The LT20DV includes a built-in DVD player, but remarkably is still ridiculously cheap. But before you rush to Comet, we should point out the reasons for its wallet friendliness.
Firstly, it's not HD-ready. The 640 x 480 resolution means you can't watch hi-def TV, and the screen is 4:3 and not 16:9 - an odd decision given that most DVDs are made in widescreen.
The LT20DV also lacks a digital tuner and an HDMI, but the latter isn't really surprising given the nature of the screen. There are no component video jacks to compensate, but to be fair you don't need to hook up a DVD player, and there's an RGB-capable Scart for hooking up other kit, plus a PC input.
What's more, you can distract yourself from this lacklustre connectivity by taking a gander at the set's alluring design. This DMTech set uses a sassy black and silver combo with a circular pedestal stand that gives it a bit of aesthetic oomph.
The LT20DV's most interesting features revolve around the integrated DVD player. This will accept a wide range of discs and play MP3, WMA and JPEG files, and you'll find some common DVD tricks, such as zoom.
On the TV side, there's a graphic equaliser and auto volume levelling but not much else, so we'll just have to focus on the 800:1 contrast ratio and 450cd/m2 brightness figures, which actually sound fairly impressive.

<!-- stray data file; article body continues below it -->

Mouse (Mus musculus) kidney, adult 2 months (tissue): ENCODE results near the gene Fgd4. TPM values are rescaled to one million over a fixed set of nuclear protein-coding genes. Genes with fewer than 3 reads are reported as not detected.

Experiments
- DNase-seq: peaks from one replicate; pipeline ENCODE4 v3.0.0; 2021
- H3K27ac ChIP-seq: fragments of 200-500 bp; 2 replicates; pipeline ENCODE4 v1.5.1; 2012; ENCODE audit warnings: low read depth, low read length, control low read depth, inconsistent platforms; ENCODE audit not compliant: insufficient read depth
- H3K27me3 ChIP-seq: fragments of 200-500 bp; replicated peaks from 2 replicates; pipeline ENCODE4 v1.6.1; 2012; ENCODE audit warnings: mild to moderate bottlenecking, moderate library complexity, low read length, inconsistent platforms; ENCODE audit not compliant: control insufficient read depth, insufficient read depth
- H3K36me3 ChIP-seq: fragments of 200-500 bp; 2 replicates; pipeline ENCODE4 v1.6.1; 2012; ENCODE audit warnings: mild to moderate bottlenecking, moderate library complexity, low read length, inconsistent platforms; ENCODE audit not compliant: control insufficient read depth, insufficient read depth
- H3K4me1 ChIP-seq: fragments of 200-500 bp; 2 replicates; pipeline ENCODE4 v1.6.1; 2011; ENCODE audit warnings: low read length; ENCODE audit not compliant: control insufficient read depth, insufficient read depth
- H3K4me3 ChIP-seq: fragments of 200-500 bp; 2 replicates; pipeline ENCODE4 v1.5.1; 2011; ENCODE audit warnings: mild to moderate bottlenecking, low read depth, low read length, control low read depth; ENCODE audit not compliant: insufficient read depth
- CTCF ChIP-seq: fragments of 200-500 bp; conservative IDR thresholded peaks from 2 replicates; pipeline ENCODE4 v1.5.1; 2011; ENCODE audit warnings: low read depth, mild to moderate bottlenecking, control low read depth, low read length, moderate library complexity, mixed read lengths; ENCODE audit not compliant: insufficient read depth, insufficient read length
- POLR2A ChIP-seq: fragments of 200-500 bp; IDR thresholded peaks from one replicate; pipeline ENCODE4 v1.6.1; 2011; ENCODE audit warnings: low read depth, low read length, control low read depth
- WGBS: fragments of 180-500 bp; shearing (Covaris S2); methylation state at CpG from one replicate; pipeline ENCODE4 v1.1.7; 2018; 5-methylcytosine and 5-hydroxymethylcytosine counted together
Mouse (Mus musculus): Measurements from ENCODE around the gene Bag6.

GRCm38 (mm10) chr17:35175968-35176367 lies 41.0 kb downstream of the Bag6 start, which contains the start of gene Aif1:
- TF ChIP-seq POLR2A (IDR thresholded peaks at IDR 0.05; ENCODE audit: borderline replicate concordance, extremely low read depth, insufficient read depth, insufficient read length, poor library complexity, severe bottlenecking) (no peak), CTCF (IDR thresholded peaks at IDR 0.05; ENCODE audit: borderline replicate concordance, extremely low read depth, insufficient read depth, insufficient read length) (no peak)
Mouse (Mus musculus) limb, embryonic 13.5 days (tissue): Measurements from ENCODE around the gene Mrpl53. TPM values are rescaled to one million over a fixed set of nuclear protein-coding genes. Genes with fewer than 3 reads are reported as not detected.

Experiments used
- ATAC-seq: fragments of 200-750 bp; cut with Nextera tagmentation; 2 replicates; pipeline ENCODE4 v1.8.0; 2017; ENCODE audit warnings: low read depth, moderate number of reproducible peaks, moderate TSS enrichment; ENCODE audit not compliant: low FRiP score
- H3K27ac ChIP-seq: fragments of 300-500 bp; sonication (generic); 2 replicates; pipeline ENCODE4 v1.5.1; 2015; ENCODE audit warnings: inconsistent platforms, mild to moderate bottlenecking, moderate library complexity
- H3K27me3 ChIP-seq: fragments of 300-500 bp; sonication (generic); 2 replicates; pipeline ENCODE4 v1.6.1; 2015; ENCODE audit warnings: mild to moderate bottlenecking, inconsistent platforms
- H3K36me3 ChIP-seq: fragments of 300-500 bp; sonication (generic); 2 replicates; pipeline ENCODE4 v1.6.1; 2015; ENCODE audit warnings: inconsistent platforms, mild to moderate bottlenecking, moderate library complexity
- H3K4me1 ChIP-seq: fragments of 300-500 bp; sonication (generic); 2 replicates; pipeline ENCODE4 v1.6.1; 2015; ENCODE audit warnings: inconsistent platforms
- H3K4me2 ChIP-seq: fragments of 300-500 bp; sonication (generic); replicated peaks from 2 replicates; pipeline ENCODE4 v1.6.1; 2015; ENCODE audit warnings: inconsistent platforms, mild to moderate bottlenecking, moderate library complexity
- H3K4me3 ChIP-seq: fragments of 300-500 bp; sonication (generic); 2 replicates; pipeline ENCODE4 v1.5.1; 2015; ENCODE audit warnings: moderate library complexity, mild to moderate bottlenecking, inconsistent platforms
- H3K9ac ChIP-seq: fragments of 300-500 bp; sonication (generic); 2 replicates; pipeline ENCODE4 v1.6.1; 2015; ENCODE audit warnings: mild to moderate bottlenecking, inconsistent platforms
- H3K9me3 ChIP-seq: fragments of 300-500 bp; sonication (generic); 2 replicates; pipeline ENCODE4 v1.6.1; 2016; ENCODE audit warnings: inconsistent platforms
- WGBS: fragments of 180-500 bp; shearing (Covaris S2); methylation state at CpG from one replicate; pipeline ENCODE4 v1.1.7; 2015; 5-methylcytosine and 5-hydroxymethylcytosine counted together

Less impressive are the bland onscreen menus, which offer very little by way of picture and sound tweaks, while the remote's tiny buttons and unresponsiveness make for a frustrating user experience.
DVDs that impress
The good news is that the LT20DV's pictures are better that we expected. The built-in DVD player delivers colours that are rich and forceful during bright scenes, steering clear of the washed-out look that afflicts so many small-screen LCD TVs.
However, this strong colour saturation doesn't compromise the naturalness of more subtle colours like skin tones, although they do look less natural during dark scenes. There's no colour bleed at the edges of objects, which gives the picture a pleasing crispness.
Moving objects look smooth and zippy too, with only a slight suggestion of smearing, and there's hardly any MPEG noise to speak of, which helps DVDs look clean and cinematic.
Yet while black levels are slightly better than we expected at this price point, the hollowness of certain dark objects puts a 'must do better' on the LT20DV's report card. This is not helped by backlight spillage in the corners of the picture.
The lack of a widescreen mode for anamorphic widescreen material also serves as a reminder of DMTech's questionable decision to stuff a DVD player inside a 4:3 TV.
The set's sonics offer up more disappointment. While the speakers handle treble well and cope admirably with undemanding noises like speech, feed them dense, complex movie scenes with crashes, bangs and shouting and it falls to pieces, with some unwelcome distortion from the two 3W speakers.
The LT20DV is not a great set overall, but the convenience of having a DVD player tucked into your TV, rather than under it, might be reason enough to take a punt.